Appalachian shale gas producer EQT Corp. was assessed a $1.14 million fine by the Pennsylvania Environmental Hearing Board for a leaky Tioga County well impoundment in 2012, smaller than the $4.5 million the state Department of Environmental Protection sought.
But the driller did not get all of what it wanted. EQT's contention that per-day fines should be levied only for the days the impoundment leaked, not the number of days waters were polluted, was shredded in the board's decision. The hearing board said EQT aggravated its case by continuing to use water in the impoundment pond to frack a well after the leak was discovered, rather than ceasing operations to investigate the leak.
"Despite the appearance of multiple seeps immediately downgradient of the impoundment and nearby monitoring well sampling results all showing an impact from gas well operations within yards of a pit filled with millions of gallons of impaired water, EQT inexplicably dragged its feet," the board wrote. "The fundamental reason why it took almost two weeks to empty the pit of fluids from above the liner was EQT's decision to store millions of gallons of impaired water on site in the first place."
The board fined EQT $10,000 per day for the 47 days from the leak's discovery to the abatement of flows from the pond, followed by reduced amounts for the three extra months it took EQT to excavate the pit and replace its leaky liner. It dispensed with the additional penalties the Department of Environmental Protection wanted for alleged water pollution over the past four years. (Pennsylvania Environmental Hearing Board, Department of Environmental Protection v. EQT Production Co., No. 2014-140-CP-L)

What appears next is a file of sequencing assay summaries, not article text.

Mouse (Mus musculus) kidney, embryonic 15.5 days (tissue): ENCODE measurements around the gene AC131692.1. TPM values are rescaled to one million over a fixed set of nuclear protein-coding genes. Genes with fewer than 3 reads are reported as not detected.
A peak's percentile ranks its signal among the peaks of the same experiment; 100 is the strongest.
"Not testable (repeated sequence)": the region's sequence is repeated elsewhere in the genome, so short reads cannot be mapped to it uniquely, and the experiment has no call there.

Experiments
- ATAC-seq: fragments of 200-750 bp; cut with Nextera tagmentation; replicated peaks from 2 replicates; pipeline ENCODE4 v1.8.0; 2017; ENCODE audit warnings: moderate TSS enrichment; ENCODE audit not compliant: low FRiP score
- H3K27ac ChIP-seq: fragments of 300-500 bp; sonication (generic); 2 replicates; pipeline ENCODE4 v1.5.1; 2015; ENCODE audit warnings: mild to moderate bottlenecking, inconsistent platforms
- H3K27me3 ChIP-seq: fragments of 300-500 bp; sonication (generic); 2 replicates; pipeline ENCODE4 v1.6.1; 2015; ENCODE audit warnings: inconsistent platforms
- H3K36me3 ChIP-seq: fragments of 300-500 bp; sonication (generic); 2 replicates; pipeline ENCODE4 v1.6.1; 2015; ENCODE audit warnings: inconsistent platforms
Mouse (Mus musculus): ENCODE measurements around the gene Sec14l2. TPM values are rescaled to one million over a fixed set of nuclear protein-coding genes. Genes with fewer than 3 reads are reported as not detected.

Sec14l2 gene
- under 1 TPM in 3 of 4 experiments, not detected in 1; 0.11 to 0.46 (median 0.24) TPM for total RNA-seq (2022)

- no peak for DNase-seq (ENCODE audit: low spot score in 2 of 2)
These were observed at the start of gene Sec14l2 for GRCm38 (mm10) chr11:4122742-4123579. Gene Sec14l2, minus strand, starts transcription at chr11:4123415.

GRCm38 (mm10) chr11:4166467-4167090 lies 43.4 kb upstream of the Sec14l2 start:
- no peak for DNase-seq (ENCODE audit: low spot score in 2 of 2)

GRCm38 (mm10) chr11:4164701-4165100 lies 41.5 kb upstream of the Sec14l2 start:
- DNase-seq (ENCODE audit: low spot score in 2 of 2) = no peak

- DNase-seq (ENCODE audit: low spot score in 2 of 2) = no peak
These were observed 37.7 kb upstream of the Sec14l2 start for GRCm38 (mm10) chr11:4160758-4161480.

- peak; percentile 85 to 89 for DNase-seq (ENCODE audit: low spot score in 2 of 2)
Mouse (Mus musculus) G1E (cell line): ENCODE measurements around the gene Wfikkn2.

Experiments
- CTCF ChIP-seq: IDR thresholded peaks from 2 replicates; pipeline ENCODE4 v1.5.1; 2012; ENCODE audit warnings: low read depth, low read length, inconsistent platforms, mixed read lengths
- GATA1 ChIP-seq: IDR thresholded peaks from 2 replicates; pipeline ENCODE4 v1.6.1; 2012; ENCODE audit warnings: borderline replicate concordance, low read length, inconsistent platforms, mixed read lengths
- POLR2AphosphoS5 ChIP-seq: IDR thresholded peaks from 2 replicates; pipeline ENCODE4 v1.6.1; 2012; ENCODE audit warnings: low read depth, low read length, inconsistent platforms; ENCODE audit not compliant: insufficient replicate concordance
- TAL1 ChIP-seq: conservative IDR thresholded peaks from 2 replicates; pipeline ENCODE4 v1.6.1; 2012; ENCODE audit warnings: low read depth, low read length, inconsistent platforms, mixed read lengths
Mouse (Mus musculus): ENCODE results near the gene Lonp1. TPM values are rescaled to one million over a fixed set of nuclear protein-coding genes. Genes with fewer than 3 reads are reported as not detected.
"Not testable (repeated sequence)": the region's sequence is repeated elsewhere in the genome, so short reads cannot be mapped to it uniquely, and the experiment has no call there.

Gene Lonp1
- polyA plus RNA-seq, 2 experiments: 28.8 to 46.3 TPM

EQT has not decided whether it will drop its parallel case fighting the department's original penalty proposal that is working its way through the Pennsylvania courts, a spokeswoman said May 30 after the hearing board's May 26 ruling.
When notified of the $4.5 million proposed fine, EQT sued in Commonwealth Court, the state's second-highest and the home to rulings on actions by state regulators, to get a ruling on how the law should be read. The department objected then, saying the company had not finished the administrative process with the Environmental Hearing Board.
The appellate court ruled 3-1 on December 29, 2015, that when the Department of Environmental Protection proposed such a large fine, EQT had the right to appeal directly to Commonwealth Court. (EQT Production Co. v. Department of Environmental Protection, 15 MAP 2015; J-67-2015)